by Brian Hioe
Photo Credit: Solomon203/WikiCommons/CC
DESPITE THE LARGE shifts brought about by the passing of the Act Governing Recruitment and Employment of Foreign Professionals by the Legislative Yuan at present, it seems unlikely that long-term issues concerning Taiwan’s ability to attract and retain foreign or local talent will be resolved or that this will address many of the long-term issues facing foreigners in Taiwan. While many are happy because of the improvements to existing law which the Act Governing Recruitment and Employment of Foreign Professionals pushes for, assuming the act passes review by the Executive Yuan without issue, it seems likely that for many the law will not do enough.
What is positive regarding the Act Governing Recruitment and Employment of Foreign Professionals is that it goes to improve the quality of life for many of those currently residing in Taiwan, closing legal loopholes, for example, regarding children born in Taiwan to foreign professionals who may face legal limbo once they finish university in spite of spending the majority of their lives in Taiwan. Likewise, the Draft Law allows newborn infants to qualify for National Health Insurance right away, rather than being left in limbo for six months in which they do not qualify for National Health Insurance.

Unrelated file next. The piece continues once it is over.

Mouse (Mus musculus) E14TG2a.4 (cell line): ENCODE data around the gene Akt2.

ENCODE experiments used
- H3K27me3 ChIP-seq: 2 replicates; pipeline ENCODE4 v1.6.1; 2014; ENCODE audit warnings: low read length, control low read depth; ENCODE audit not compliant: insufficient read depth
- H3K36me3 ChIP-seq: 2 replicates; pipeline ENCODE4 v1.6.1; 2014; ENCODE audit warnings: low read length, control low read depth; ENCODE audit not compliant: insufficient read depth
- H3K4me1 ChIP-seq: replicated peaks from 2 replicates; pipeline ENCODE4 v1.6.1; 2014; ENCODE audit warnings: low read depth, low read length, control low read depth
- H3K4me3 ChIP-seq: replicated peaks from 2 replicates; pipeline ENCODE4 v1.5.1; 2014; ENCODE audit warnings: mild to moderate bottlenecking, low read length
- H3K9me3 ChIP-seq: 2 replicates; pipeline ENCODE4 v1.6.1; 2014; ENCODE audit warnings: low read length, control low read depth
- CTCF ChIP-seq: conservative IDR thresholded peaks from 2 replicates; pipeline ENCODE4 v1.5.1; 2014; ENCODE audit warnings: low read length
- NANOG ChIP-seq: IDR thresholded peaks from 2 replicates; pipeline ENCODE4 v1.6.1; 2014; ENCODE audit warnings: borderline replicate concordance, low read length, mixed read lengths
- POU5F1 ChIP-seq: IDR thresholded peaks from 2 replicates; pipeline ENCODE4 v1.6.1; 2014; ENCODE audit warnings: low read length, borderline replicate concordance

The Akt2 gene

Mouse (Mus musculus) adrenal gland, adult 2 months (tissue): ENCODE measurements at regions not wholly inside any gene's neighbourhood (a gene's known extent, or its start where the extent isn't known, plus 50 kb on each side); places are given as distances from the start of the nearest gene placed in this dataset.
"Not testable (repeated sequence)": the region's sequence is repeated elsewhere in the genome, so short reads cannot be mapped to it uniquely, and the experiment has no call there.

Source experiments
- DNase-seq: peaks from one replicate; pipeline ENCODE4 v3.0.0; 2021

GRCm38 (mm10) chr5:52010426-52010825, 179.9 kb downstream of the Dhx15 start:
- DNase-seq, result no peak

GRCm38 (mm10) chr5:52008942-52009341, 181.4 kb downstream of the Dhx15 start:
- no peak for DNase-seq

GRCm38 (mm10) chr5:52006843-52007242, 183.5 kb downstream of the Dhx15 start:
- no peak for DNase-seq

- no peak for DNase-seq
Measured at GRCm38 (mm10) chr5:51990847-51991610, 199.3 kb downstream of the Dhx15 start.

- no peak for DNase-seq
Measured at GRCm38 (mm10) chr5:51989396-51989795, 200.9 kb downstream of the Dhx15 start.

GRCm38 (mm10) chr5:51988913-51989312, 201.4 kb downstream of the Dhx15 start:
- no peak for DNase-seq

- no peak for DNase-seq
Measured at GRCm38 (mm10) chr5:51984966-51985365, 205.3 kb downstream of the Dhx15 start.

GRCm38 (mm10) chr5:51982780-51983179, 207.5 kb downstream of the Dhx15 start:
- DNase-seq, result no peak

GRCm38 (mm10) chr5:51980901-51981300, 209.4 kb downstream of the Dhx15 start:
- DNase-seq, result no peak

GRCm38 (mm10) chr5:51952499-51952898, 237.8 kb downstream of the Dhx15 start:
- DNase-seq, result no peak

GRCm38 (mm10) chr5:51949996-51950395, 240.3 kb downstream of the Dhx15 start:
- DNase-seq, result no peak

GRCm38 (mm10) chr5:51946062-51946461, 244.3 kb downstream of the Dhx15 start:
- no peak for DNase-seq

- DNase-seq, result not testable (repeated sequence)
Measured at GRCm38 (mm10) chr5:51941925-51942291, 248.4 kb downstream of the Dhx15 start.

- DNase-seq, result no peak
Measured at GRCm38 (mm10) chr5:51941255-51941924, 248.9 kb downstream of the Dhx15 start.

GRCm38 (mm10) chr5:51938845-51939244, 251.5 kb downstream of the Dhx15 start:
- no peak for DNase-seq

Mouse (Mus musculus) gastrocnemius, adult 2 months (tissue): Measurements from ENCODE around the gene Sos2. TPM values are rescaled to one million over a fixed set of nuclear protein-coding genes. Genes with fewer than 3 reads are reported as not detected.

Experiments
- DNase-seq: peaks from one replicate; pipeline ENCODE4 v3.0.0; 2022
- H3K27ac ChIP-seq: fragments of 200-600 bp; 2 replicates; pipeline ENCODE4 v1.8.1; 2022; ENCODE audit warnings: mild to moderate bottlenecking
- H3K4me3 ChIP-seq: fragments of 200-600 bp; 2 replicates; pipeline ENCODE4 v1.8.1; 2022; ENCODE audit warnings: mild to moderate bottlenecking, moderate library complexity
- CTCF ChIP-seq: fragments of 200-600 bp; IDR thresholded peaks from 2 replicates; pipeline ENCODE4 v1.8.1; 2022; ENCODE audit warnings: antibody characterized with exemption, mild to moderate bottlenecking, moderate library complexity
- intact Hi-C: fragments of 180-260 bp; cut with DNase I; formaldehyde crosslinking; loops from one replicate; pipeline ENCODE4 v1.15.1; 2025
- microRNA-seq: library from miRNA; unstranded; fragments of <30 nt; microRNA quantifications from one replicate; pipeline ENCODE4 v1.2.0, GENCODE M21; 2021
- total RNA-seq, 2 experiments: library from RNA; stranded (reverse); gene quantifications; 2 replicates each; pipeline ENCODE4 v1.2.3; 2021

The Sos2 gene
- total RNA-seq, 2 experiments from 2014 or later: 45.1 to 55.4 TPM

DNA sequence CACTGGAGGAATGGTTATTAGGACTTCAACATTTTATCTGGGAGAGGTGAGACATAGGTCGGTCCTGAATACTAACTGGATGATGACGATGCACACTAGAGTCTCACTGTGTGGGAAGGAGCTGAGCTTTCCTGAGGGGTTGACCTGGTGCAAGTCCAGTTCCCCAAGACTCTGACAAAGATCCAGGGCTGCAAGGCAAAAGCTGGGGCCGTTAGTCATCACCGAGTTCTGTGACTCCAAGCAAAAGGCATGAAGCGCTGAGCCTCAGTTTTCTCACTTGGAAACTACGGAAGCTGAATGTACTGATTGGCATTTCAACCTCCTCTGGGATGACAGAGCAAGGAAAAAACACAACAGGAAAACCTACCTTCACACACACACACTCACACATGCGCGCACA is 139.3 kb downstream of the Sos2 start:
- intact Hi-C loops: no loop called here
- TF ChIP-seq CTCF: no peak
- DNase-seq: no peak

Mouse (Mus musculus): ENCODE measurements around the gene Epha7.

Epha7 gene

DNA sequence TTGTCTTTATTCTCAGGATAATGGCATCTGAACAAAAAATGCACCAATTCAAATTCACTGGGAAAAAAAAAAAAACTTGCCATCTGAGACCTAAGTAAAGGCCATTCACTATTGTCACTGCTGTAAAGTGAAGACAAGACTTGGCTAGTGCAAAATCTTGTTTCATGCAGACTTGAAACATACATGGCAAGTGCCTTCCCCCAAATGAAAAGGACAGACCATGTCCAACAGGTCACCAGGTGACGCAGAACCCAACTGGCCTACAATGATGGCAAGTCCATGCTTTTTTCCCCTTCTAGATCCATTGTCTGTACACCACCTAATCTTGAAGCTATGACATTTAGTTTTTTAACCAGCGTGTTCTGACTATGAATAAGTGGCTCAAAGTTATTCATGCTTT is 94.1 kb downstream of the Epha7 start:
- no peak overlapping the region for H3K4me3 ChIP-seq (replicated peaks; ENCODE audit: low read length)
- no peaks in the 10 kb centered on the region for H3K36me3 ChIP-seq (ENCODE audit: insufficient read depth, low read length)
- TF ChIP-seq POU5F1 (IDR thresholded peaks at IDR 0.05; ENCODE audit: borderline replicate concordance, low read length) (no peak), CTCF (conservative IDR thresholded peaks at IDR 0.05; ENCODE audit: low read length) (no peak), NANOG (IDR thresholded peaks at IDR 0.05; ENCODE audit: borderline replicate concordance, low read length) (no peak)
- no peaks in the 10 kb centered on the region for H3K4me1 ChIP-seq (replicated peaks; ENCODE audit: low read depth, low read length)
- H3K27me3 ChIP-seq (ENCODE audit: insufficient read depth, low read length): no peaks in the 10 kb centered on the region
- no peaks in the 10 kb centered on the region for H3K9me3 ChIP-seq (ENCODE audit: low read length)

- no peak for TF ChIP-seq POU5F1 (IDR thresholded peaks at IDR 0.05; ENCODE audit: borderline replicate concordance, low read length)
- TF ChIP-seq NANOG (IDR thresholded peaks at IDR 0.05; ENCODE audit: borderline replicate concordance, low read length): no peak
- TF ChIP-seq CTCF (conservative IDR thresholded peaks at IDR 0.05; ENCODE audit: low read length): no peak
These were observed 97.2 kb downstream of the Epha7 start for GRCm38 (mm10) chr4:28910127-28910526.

The Act also makes life easier for foreign professionals living in Taiwan by allowing foreign white-collar workers with permanent residency to qualify for pensions and extending maximum residency for work and residence permits, removing the requirement that foreign workers had to remain in Taiwan for 183 days per year in order to retain their APRC, and implementing a “Employment Gold Card” combining the functions of a work permit, residency visa, alien residency permit, and and re-entry permit. Foreigners are also allowed to enter Taiwan on a six month job seeking visa, whereas currently foreigners have to seek work using tourist visas, and foreign artists will be able to apply for work in Taiwan for up to three years.